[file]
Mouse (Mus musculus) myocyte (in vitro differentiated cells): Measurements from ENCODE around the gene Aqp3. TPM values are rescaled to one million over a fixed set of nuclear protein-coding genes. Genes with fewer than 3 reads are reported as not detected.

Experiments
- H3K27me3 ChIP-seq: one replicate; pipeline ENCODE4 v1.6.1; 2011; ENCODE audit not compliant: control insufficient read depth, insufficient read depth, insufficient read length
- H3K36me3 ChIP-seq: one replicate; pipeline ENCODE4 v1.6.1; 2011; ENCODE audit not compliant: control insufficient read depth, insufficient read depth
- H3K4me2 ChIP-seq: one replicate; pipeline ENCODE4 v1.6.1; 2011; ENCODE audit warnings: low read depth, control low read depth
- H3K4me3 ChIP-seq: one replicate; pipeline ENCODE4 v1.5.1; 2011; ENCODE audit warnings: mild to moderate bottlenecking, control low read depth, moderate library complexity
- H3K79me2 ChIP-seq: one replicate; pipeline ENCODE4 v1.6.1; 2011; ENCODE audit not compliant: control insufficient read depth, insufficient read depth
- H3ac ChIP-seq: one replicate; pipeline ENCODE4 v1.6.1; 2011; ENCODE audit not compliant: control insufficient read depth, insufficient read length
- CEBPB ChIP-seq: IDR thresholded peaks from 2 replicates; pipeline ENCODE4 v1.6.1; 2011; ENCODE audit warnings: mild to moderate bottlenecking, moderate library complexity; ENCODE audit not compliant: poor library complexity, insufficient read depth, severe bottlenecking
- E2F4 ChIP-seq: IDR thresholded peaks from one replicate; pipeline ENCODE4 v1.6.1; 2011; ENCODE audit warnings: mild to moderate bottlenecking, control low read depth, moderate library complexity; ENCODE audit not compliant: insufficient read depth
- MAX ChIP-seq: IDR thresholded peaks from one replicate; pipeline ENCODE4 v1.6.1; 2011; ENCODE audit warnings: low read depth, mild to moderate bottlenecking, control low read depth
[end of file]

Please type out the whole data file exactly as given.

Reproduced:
Mouse (Mus musculus) myocyte (in vitro differentiated cells): Measurements from ENCODE around the gene Aqp3. TPM values are rescaled to one million over a fixed set of nuclear protein-coding genes. Genes with fewer than 3 reads are reported as not detected.

Experiments
- H3K27me3 ChIP-seq: one replicate; pipeline ENCODE4 v1.6.1; 2011; ENCODE audit not compliant: control insufficient read depth, insufficient read depth, insufficient read length
- H3K36me3 ChIP-seq: one replicate; pipeline ENCODE4 v1.6.1; 2011; ENCODE audit not compliant: control insufficient read depth, insufficient read depth
- H3K4me2 ChIP-seq: one replicate; pipeline ENCODE4 v1.6.1; 2011; ENCODE audit warnings: low read depth, control low read depth
- H3K4me3 ChIP-seq: one replicate; pipeline ENCODE4 v1.5.1; 2011; ENCODE audit warnings: mild to moderate bottlenecking, control low read depth, moderate library complexity
- H3K79me2 ChIP-seq: one replicate; pipeline ENCODE4 v1.6.1; 2011; ENCODE audit not compliant: control insufficient read depth, insufficient read depth
- H3ac ChIP-seq: one replicate; pipeline ENCODE4 v1.6.1; 2011; ENCODE audit not compliant: control insufficient read depth, insufficient read length
- CEBPB ChIP-seq: IDR thresholded peaks from 2 replicates; pipeline ENCODE4 v1.6.1; 2011; ENCODE audit warnings: mild to moderate bottlenecking, moderate library complexity; ENCODE audit not compliant: poor library complexity, insufficient read depth, severe bottlenecking
- E2F4 ChIP-seq: IDR thresholded peaks from one replicate; pipeline ENCODE4 v1.6.1; 2011; ENCODE audit warnings: mild to moderate bottlenecking, control low read depth, moderate library complexity; ENCODE audit not compliant: insufficient read depth
- MAX ChIP-seq: IDR thresholded peaks from one replicate; pipeline ENCODE4 v1.6.1; 2011; ENCODE audit warnings: low read depth, mild to moderate bottlenecking, control low read depth